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As I understand, they received substantial help from God in the form of plagues, etc, so after the defeat of the immensely powerful Egyptian empire, why did they not think the same would happen with Israel?

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    Can you please explain when the Jews turned away from the promised land - preferably with a reference to a Biblical verse. – Avrohom Yitzchok Sep 27 '16 at 20:41
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The commentators deal with this issue. The Bnai Yisrael as newly freed slaves were basically infants with the implications and behaviors that immaturity brings. I go into some detail at Beshalach: Why Israel sinned in the desert - childishness and immaturity.

The commentators have been pointing out that בני ישראל are compared to children when they went into the desert after the Exodus. Many, Jews and nonJews, religious and nonreligious, have used this analogy to explain what happened. In fact, that is why the term used is always translated as "Children of Israel".

As Yirmiyahu says in Chapter 2 pasuk 2

ב הָלֹךְ וְקָרָאתָ בְאָזְנֵי יְרוּשָׁלִַם לֵאמֹר, כֹּה אָמַר יְהוָה, זָכַרְתִּי לָךְ חֶסֶד נְעוּרַיִךְ, אַהֲבַת כְּלוּלֹתָיִךְ לֶכְתֵּךְ אַחֲרַי בַּמִּדְבָּר, בְּאֶרֶץ לֹא זְרוּעָה

2: Go, and cry in the ears of Jerusalem, saying: Thus saith the LORD: I remember for thee the affection of thy youth, the love of thine espousals; how thou wentest after Me in the wilderness, in a land that was not sown.

For example, Dennis Prager, a modern radio talk show host used this analogy in 1996 to explain why the Exodus is unique. Only then did Hashem actively and obviously intervene on a national level with open miracles in this way. Even the open miracles of the desert and the miracles in the time of Yehoshua can be connected to this. All other miracles were either hidden or individual. Even the miracle of the altar of Elijah was relatively restricted and for a specific circumstance. Actually, the fact that the sacrifice was burnt by "the fire of Hashem" was considered a normal response by a "god" rather than a miracle. Similarly, the sins of the Bnei Yisroel in the desert from the beginning to through the חטא העל (Golden Calf) can be attributed to the fact that as newly freed slaves they were indeed immature "children". Indeed, the חטא המרגלים (sin of the Spies) can be considered in the same way as an expression of childishness. The punishment for that can therefore be considered a necessity of our having to mature before we could progress to the next stage.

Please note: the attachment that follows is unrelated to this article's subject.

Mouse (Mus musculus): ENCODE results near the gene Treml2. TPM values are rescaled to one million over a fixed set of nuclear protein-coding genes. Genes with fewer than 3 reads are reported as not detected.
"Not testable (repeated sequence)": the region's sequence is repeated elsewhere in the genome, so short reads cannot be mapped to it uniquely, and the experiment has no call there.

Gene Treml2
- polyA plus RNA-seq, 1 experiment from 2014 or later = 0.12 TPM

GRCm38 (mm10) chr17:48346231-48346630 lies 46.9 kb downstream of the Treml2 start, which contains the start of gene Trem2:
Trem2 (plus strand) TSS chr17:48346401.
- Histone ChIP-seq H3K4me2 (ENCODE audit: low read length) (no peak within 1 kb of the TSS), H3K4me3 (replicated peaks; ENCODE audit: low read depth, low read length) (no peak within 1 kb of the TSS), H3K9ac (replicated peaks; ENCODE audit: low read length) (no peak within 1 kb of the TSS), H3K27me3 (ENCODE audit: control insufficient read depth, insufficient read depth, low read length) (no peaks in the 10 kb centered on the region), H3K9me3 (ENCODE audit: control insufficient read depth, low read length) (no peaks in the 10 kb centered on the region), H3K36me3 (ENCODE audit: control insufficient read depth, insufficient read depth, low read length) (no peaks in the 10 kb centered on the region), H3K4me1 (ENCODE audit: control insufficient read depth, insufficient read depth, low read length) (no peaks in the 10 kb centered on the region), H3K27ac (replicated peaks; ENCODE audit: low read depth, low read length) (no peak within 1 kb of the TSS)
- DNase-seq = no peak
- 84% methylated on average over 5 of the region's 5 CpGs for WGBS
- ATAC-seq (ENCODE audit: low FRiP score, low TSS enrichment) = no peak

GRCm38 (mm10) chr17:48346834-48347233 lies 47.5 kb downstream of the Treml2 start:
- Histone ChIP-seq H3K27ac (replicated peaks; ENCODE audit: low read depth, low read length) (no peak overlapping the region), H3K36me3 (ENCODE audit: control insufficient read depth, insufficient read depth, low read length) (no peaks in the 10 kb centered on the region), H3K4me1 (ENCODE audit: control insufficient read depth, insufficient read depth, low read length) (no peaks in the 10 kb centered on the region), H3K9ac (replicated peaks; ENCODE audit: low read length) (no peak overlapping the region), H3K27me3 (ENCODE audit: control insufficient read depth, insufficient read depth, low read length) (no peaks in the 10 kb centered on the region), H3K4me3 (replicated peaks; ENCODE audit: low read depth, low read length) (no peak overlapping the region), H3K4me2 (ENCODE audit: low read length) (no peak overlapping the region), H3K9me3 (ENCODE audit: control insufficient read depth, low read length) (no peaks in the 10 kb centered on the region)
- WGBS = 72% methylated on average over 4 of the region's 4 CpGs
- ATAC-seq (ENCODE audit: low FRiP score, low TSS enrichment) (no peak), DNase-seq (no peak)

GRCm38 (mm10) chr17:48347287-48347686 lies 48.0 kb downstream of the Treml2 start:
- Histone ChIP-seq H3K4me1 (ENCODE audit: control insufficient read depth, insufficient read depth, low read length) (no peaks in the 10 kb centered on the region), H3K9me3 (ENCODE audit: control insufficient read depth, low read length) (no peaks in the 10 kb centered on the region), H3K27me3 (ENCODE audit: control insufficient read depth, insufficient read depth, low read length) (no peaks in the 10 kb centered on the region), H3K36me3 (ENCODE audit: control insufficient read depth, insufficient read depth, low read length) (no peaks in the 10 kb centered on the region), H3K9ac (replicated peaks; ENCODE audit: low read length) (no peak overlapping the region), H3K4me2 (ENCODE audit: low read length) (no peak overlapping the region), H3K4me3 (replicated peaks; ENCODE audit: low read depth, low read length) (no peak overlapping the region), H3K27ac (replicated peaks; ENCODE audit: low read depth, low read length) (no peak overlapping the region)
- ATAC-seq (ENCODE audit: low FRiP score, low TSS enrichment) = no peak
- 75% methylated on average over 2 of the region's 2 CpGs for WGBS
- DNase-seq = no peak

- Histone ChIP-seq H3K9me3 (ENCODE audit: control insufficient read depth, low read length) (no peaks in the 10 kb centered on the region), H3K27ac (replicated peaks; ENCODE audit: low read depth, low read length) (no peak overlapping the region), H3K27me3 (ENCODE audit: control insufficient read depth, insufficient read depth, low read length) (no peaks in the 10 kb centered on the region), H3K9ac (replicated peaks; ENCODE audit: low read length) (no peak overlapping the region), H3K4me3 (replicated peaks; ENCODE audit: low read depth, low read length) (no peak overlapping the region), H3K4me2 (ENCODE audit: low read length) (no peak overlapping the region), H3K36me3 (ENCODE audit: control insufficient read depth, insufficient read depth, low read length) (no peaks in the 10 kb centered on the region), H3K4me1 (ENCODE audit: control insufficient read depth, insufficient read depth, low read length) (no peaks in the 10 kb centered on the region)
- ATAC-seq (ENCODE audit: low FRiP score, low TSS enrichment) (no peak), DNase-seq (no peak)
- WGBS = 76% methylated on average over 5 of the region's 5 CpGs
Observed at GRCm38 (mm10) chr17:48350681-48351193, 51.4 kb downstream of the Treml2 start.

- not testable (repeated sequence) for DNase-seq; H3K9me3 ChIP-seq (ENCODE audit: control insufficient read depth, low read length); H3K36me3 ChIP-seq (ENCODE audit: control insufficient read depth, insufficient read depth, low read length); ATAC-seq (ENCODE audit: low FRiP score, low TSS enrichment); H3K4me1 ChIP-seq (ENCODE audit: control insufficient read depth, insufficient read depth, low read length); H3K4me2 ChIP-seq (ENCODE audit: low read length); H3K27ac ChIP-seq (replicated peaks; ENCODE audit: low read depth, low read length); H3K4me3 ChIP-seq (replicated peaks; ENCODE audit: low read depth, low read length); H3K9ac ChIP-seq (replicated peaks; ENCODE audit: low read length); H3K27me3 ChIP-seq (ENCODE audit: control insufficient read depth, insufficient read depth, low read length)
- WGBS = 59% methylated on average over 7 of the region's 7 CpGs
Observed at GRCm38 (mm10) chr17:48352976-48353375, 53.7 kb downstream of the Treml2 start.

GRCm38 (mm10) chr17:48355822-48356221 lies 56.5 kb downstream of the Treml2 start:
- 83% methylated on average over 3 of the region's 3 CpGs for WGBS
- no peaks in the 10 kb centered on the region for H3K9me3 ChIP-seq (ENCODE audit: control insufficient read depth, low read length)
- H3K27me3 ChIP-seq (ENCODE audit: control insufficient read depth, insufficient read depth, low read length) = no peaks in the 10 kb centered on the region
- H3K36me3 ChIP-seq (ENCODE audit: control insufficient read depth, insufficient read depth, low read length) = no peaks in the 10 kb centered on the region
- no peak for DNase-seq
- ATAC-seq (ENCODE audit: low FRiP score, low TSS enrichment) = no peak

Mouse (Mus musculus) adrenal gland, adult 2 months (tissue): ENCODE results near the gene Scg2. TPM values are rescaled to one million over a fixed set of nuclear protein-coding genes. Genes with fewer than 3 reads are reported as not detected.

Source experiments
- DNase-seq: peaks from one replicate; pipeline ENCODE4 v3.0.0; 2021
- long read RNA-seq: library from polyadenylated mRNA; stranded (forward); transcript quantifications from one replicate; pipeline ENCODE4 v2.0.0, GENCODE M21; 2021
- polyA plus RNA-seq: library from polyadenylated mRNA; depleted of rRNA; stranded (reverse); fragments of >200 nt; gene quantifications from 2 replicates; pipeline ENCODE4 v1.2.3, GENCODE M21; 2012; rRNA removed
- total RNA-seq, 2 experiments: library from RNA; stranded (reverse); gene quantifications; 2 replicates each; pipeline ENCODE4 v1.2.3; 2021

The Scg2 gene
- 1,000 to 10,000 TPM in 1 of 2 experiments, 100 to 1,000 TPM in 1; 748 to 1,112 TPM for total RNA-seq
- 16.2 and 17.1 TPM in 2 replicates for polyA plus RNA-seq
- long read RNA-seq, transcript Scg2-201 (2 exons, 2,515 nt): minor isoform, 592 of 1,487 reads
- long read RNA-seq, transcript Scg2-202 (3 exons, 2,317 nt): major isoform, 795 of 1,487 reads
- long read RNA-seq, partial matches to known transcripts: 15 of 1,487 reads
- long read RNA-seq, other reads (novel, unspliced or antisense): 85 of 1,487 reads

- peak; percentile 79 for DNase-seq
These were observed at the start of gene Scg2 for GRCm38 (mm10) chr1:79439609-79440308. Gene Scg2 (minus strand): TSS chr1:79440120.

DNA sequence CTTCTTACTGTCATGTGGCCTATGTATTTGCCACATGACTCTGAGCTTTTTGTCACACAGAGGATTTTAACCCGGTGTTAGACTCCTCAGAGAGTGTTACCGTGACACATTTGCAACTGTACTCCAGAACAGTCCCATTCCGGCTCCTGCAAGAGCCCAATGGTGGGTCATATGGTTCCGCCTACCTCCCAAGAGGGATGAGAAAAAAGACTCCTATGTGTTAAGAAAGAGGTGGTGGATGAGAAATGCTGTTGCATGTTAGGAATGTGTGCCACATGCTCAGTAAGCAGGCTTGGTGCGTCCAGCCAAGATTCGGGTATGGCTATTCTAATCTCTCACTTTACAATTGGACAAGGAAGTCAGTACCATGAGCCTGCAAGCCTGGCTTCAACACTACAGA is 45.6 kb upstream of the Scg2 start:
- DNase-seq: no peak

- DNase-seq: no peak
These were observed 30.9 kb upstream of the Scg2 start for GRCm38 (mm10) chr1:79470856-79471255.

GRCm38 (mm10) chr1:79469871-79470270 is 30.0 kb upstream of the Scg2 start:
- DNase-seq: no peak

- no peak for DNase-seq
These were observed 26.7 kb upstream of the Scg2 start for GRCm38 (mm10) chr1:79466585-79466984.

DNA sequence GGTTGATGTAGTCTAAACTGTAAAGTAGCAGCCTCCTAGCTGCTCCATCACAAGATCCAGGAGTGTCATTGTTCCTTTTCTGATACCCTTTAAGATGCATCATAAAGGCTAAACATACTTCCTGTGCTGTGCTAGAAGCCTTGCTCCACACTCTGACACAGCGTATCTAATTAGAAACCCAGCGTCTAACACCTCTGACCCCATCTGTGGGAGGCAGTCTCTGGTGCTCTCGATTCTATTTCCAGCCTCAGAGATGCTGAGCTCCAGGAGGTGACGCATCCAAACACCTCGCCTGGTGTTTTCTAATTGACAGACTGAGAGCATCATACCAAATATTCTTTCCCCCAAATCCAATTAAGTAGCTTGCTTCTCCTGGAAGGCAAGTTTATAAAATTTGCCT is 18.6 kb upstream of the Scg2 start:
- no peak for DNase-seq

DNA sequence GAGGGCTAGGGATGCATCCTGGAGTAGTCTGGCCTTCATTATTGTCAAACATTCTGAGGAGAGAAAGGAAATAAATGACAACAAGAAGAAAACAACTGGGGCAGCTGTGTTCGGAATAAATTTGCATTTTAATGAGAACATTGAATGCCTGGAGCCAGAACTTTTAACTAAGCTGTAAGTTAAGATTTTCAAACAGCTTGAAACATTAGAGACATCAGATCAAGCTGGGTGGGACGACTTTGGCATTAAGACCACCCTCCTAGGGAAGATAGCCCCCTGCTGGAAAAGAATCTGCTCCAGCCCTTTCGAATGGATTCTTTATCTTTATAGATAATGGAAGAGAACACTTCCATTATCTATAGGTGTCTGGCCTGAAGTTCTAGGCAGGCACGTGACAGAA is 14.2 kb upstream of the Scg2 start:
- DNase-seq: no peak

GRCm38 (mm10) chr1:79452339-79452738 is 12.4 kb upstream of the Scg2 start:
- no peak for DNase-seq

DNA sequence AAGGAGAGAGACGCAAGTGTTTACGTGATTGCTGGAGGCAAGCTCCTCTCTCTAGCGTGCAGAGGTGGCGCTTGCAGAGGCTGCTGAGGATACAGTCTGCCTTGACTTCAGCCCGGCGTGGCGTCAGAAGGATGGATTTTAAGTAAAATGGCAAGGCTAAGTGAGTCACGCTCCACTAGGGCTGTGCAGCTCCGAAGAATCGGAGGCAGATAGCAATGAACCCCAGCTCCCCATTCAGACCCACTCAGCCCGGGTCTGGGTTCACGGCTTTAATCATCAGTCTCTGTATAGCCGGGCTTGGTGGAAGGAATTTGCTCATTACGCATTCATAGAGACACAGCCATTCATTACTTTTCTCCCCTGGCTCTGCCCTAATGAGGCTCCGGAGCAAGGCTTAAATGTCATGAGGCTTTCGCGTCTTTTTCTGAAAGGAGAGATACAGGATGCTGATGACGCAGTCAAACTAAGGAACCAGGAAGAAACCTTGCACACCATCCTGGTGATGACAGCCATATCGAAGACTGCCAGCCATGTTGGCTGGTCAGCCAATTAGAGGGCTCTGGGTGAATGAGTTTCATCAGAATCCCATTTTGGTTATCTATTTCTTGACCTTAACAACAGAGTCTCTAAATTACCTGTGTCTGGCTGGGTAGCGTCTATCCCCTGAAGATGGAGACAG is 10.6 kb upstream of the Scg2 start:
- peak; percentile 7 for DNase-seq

• Immature as they were, they defeated Egypt. I doubt they dropped in maturity during the trek – Dmiters Sep 26 '16 at 9:53
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    @DmitryNarkevich Actually, they did not defeat Egypt. Hashem defeated Egypt and brought them out. As freed slaves, they kept panicking whenever anything went wrong. Consider what happened when they saw Egypt coming after them at the Yam Suf or what happened on the way to Sinai (when the water was bitter). Consider why Hashem did not take them directly up the coastal highway (Derech Eretz P'lishtim) – sabbahillel Sep 26 '16 at 12:39
  • @DmitryNarkevich Also the way they left Egypt at the beginning of B'shalach is also a sign of immaturity. They went boasting and waving their weapons even though they had not defeated Egypt and were not (yet) fit to fight a war. Even when they later fought Amalek on the way to Sinai, they needed the help of Hashem. In fact the fighting was aresult of their breaking and running to get to the water of the well at Refidim rather than continuing to march as a unified camp. – sabbahillel Sep 26 '16 at 12:51

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